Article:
Abbott Joseph defines asceticism and its aim:
The ascetics are those who have no conceit, who do not provoke or envy other people. Ascetics practice fraternal correction in a spirit of gentleness, mindful of their own weaknesses and always willing to bear the burdens of others. Here we come closer to the heart of true asceticism. The bottom line of the Christian life according to St Paul, and of the ascetical life according to the Byzantine Liturgy, is the bearing of the nine-fold fruit of the Holy Spirit: love, joy, peace, patience, kindness, goodness, faithfulness, gentleness, and self-control. Now we really know what true asceticism is all about: it is a lot harder to be loving, joyful, patient, kind, gentle and self-controlled than to wear a hairshirt and skip meals. So perhaps this ought to be our ascetical program for Lent: try to be joyful and kind, try to be loving and patient with others, try to be peaceful and gentle, within yourself and in relation to others.
This dovetails nicely with what Msgr. Pope says about serenity:
To a disciple who was forever complaining about others the Master said, “If it is peace you want, seek to change yourself, not other people. It is easier to protect your feet with slippers, than to carpet the whole of the earth.”
There is an old saying, “If I get better, others get better too.” The reform and transformation of the whole world begins with me. There is great serenity to be found in staying in our own lane and working our own issues.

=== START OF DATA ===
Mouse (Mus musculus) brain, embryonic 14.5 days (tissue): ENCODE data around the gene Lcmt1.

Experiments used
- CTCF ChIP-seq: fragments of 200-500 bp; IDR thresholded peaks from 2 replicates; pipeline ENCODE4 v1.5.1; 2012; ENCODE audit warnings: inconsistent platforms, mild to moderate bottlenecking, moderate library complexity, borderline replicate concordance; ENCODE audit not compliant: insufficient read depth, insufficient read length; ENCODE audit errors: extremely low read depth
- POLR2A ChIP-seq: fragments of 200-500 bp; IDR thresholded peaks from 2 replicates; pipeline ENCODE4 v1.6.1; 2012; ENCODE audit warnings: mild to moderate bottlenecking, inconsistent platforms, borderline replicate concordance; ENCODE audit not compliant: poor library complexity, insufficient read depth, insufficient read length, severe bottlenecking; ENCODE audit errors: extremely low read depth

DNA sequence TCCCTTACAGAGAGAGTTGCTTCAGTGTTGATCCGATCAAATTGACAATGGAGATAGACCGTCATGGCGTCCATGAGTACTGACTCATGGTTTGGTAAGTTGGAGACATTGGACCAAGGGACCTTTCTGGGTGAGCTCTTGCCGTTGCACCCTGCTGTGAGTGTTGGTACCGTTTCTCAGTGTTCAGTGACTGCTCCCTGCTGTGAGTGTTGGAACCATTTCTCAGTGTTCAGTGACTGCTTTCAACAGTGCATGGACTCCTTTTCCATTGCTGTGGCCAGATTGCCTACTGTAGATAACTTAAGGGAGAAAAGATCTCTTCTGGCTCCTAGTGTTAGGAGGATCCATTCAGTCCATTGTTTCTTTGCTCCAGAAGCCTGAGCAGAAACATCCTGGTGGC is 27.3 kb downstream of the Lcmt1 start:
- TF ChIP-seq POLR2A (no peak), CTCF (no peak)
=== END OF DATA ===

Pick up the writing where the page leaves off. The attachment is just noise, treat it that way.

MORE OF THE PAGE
Much anger is abated in a marriage when an aggrieved spouse says within, “My marriage is not perfect because I am in it.” Perfect marriages, perfect churches, perfect families, perfect workplaces do not exist because there are no perfect people to populate them. And the imperfection begins with me. There is serenity in realizing and accepting this.
Unrealistic expectations (e.g. that others should be perfect) are premeditated resentments. And resentments rob us of serenity.
It is true that we must engage in properly ordered fraternal correction. But fraternal correction has little impact without humility and the serenity that defuses the difficultly of the moment correction is administered.
I will only get what I sow. If I want respect, then I must show respect. If I want compassion and understanding, then I must show them. If I want others to be better, then I must first get better.Read them both and ponder what your Lenten discipline will bring about in the end.